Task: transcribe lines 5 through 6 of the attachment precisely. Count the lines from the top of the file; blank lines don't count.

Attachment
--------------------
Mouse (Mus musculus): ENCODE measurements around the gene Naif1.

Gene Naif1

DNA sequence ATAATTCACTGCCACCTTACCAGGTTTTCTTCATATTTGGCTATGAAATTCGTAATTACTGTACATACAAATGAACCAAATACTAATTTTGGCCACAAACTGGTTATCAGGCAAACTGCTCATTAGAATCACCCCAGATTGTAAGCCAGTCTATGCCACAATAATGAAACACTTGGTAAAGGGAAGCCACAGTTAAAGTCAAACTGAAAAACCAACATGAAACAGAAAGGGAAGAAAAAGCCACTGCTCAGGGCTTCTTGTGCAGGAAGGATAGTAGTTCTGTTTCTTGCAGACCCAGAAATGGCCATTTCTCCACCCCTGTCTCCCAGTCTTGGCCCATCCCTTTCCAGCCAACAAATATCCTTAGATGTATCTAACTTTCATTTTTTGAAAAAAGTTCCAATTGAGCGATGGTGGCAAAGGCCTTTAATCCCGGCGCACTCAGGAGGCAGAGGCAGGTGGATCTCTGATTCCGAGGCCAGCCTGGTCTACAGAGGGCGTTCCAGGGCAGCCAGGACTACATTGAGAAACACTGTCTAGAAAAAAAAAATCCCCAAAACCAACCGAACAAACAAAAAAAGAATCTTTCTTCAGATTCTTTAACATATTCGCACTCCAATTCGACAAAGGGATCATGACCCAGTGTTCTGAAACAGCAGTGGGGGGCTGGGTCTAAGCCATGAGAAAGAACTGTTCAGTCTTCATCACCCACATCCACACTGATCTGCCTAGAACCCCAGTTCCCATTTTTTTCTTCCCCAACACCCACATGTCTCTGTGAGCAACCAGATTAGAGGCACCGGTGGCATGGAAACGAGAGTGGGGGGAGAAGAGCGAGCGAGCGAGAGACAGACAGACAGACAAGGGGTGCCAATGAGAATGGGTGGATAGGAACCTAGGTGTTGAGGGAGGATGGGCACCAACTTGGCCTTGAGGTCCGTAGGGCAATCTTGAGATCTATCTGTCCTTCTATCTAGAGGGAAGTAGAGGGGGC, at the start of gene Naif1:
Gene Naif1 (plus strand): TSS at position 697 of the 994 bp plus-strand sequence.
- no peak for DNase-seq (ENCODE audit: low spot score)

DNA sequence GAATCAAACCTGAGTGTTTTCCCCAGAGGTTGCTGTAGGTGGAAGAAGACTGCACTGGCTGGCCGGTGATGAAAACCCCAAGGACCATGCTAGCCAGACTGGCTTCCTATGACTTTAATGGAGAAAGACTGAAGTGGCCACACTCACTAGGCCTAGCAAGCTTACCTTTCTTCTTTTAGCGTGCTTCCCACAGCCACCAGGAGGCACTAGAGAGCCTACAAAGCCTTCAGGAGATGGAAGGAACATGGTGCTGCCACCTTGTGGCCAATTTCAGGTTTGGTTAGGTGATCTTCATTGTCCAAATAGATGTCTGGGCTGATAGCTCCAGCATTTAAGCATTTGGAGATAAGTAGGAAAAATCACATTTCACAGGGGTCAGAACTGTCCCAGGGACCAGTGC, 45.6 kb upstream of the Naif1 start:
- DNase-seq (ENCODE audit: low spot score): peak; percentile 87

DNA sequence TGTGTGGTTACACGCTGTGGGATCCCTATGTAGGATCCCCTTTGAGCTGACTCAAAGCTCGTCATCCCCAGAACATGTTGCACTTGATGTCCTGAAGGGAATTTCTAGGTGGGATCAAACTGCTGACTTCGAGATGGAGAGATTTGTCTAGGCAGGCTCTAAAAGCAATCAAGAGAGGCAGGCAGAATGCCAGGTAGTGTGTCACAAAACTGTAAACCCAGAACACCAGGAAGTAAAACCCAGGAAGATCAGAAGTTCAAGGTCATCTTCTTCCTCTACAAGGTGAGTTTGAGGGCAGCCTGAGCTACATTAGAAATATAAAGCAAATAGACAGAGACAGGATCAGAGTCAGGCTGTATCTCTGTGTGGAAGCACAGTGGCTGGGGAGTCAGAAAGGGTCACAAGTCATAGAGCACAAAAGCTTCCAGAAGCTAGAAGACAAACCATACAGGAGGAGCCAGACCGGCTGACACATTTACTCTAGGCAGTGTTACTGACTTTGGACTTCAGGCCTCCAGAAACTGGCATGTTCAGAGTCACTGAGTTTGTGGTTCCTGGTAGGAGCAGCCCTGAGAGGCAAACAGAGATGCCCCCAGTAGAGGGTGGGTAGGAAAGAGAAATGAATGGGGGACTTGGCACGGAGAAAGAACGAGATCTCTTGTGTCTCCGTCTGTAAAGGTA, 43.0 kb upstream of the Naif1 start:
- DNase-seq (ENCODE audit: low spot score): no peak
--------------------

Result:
- no peak for DNase-seq (ENCODE audit: low spot score)

DNA sequence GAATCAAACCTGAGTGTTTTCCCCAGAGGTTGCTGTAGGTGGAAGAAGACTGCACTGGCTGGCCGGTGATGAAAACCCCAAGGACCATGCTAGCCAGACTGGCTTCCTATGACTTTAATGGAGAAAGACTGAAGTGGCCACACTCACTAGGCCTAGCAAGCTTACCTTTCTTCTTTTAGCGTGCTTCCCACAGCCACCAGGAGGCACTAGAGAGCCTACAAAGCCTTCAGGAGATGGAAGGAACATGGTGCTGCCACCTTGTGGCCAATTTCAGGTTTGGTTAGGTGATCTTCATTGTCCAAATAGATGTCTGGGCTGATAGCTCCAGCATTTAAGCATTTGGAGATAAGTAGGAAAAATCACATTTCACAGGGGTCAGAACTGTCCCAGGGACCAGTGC, 45.6 kb upstream of the Naif1 start: